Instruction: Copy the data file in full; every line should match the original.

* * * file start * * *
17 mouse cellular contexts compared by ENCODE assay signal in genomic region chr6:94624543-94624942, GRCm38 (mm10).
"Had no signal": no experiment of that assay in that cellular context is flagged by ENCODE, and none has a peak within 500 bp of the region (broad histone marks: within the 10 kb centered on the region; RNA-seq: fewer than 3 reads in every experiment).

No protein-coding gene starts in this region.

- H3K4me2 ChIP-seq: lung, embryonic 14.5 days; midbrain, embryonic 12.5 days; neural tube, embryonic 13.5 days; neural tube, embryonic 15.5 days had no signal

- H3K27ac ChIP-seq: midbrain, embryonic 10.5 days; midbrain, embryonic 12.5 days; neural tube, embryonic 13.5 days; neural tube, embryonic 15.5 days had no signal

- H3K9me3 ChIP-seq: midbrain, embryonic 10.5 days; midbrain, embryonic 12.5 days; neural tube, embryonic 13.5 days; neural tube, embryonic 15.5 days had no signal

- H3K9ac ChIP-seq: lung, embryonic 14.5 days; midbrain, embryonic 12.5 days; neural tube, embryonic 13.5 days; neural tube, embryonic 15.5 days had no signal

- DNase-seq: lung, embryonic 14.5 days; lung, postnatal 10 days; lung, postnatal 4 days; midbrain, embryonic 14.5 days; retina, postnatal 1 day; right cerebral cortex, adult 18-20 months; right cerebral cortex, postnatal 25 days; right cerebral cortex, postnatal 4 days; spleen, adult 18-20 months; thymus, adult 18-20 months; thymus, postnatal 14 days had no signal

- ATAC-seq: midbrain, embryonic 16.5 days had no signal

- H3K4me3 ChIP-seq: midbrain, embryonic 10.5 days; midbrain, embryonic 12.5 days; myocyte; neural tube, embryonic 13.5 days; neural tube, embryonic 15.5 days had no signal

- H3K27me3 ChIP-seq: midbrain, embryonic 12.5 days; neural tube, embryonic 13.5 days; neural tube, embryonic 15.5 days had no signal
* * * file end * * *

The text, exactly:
17 mouse cellular contexts compared by ENCODE assay signal in genomic region chr6:94624543-94624942, GRCm38 (mm10).
"Had no signal": no experiment of that assay in that cellular context is flagged by ENCODE, and none has a peak within 500 bp of the region (broad histone marks: within the 10 kb centered on the region; RNA-seq: fewer than 3 reads in every experiment).

No protein-coding gene starts in this region.

- H3K4me2 ChIP-seq: lung, embryonic 14.5 days; midbrain, embryonic 12.5 days; neural tube, embryonic 13.5 days; neural tube, embryonic 15.5 days had no signal

- H3K27ac ChIP-seq: midbrain, embryonic 10.5 days; midbrain, embryonic 12.5 days; neural tube, embryonic 13.5 days; neural tube, embryonic 15.5 days had no signal

- H3K9me3 ChIP-seq: midbrain, embryonic 10.5 days; midbrain, embryonic 12.5 days; neural tube, embryonic 13.5 days; neural tube, embryonic 15.5 days had no signal

- H3K9ac ChIP-seq: lung, embryonic 14.5 days; midbrain, embryonic 12.5 days; neural tube, embryonic 13.5 days; neural tube, embryonic 15.5 days had no signal

- DNase-seq: lung, embryonic 14.5 days; lung, postnatal 10 days; lung, postnatal 4 days; midbrain, embryonic 14.5 days; retina, postnatal 1 day; right cerebral cortex, adult 18-20 months; right cerebral cortex, postnatal 25 days; right cerebral cortex, postnatal 4 days; spleen, adult 18-20 months; thymus, adult 18-20 months; thymus, postnatal 14 days had no signal

- ATAC-seq: midbrain, embryonic 16.5 days had no signal

- H3K4me3 ChIP-seq: midbrain, embryonic 10.5 days; midbrain, embryonic 12.5 days; myocyte; neural tube, embryonic 13.5 days; neural tube, embryonic 15.5 days had no signal

- H3K27me3 ChIP-seq: midbrain, embryonic 12.5 days; neural tube, embryonic 13.5 days; neural tube, embryonic 15.5 days had no signal